“…The Lord looked with favor on Abel and his offering, but on Cain and his offering he did not look with favor. So Cain was very angry, and his face was downcast” (Genesis 4:4-5, NIV 2011).
My colleague received recognition this week at a regional medical society for his humanitarian work. Rather than feeling fully joyful at his recognition, I felt a bit sour about the whole thing. Certainly, I was happy he received his award, but I was also hurt that it was not I who was receiving it. My work among the underserved had been ongoing for many years without notice. As he accepted his award with spoken humility, I somehow felt cheated.
What is this thing called envy?
After all, we are doctors, or almost so. Ninety percent of the world envies our resources and opportunities. And yet, there is always more. Others get it and we want it: notoriety, money, experiences, peace. Why?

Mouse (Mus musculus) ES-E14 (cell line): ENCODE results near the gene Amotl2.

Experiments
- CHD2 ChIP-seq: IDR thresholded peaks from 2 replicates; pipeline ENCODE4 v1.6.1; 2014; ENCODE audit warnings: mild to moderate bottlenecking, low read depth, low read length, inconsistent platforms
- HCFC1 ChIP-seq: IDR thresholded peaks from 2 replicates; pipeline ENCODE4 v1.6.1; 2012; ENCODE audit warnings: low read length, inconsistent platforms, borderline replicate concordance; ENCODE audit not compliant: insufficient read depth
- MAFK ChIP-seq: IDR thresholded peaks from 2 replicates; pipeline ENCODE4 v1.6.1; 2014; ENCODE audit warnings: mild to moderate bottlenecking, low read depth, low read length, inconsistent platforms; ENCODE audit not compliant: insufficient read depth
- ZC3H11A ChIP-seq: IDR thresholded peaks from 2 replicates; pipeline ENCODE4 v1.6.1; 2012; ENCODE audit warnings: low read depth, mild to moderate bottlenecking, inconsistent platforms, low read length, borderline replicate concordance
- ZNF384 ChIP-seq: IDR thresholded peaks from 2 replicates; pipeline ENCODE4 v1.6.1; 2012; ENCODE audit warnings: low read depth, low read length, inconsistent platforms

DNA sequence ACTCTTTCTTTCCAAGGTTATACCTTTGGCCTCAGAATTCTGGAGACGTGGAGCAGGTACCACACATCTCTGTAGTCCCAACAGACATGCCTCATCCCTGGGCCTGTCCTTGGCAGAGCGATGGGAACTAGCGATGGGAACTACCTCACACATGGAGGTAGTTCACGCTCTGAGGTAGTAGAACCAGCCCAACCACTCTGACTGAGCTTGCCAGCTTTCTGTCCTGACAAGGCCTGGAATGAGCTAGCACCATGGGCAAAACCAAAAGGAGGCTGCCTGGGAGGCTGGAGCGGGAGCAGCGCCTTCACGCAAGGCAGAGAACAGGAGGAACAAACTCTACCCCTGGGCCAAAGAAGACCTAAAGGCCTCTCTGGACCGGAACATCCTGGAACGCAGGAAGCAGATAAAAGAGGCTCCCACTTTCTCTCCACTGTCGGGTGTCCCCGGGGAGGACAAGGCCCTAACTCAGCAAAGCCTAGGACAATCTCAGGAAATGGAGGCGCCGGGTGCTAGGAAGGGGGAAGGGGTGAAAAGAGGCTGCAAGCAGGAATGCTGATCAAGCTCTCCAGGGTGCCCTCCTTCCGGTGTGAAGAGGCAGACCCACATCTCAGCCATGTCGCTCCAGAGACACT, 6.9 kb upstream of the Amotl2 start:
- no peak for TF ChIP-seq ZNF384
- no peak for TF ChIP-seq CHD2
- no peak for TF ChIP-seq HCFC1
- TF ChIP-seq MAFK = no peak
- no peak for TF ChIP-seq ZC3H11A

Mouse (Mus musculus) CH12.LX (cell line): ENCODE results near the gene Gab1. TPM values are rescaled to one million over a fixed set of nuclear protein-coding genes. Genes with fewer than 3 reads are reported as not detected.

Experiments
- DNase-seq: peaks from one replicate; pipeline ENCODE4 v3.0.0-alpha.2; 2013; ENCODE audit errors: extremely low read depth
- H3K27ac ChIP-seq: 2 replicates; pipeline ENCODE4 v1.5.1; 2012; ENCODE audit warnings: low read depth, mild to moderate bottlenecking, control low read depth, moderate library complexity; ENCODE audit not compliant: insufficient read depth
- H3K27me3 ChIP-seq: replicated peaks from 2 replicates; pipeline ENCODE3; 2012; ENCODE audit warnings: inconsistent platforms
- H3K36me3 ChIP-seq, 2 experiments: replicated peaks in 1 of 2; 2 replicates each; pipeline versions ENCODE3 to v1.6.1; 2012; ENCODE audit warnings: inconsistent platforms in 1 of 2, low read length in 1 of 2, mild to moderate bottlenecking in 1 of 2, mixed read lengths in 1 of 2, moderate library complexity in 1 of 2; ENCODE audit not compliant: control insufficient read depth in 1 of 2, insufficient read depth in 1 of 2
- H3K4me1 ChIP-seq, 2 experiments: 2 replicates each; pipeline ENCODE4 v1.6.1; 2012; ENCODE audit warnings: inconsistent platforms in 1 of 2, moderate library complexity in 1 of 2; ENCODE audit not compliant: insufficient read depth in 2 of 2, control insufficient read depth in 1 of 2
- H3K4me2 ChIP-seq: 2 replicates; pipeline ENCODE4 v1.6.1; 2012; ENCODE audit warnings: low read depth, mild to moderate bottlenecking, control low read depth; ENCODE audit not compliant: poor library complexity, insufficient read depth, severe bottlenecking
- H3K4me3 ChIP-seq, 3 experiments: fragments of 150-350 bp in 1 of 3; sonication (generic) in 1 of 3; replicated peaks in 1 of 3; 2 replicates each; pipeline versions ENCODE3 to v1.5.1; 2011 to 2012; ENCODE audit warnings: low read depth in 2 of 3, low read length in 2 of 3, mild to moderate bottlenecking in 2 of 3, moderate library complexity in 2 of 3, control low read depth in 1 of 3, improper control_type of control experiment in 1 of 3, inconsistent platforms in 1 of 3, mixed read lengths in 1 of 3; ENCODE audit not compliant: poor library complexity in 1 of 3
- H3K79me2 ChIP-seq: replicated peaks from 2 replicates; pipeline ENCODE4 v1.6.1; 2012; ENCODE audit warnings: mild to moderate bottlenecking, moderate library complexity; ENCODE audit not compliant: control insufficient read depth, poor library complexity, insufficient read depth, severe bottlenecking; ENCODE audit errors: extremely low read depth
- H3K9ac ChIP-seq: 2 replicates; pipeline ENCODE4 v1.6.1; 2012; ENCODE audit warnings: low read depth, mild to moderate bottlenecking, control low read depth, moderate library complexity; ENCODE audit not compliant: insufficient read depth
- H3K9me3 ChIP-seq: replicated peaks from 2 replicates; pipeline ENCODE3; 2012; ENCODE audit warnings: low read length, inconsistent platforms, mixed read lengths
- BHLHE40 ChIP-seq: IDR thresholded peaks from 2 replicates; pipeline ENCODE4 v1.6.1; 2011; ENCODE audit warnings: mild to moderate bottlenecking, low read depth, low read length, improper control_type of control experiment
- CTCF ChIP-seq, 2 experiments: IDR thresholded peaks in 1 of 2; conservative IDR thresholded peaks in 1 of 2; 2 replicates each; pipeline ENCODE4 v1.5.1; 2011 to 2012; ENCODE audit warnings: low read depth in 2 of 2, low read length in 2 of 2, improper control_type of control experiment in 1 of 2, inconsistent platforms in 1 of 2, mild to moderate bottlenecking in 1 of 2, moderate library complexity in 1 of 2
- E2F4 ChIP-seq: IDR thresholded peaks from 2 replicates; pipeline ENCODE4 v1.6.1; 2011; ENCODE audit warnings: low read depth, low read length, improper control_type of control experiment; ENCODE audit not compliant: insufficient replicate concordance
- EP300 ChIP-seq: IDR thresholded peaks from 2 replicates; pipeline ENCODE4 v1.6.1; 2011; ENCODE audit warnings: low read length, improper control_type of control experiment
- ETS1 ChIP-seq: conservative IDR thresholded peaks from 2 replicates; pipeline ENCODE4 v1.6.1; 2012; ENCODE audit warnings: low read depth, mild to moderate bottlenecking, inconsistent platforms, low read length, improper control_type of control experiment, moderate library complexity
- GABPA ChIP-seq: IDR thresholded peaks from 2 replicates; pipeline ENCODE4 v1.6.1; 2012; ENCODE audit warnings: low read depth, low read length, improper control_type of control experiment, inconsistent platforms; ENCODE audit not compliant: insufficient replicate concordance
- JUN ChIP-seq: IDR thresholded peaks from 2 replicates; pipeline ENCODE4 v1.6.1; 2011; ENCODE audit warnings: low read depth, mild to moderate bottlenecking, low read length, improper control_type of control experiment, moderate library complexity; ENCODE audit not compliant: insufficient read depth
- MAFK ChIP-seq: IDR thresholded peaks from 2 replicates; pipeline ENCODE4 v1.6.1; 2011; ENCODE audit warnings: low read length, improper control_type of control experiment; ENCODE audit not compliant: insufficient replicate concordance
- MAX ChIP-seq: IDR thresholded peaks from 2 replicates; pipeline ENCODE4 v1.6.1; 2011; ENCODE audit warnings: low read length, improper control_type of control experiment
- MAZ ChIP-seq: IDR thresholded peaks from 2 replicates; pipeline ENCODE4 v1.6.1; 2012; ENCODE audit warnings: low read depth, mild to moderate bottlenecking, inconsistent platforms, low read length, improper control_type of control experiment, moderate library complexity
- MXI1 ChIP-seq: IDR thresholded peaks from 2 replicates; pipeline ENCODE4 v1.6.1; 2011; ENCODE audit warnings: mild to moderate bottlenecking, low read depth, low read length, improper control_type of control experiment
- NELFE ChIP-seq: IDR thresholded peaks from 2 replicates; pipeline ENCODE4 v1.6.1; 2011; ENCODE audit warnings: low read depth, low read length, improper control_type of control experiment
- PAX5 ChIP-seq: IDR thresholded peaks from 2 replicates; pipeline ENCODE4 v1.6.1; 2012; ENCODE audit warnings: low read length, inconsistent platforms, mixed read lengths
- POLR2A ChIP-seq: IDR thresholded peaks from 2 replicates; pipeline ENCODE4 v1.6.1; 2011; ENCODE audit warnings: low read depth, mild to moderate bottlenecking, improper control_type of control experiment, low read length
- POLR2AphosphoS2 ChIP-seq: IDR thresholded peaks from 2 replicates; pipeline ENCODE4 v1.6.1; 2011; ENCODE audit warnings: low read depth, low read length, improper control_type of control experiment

When I see this in myself, I guess I should call it what it is---sin.
Envy is one of the big ones, big enough for God to write it in stone for Moses (Exodus 20:17).
I want stuff for myself that God did not plan for me. When others receive it, I feel cheated that it is not my own. This envy is part of the natural life that God is saving me from through the blood of Christ. And I’m not always helping Him.
There are a number of ways I can help “work out my salvation” from envy.
I can surrender all that I truly desire to God’s control.
When my envy is related to notoriety, I can seek unappreciated service.
I can seek to provide for others that which I most want for myself---and watch God change me as I do.
And I can gradually replace the desire for that which I envy with a desire for Jesus.
St. Augustine prayed, “O, that I may find my rest and peace in you. O, that you may come into my life and so inebriate me that I might forget my own evils and cling to my one and only good that is you.”
Please wipe this sin completely out of my life. Replace it with a great desire for you.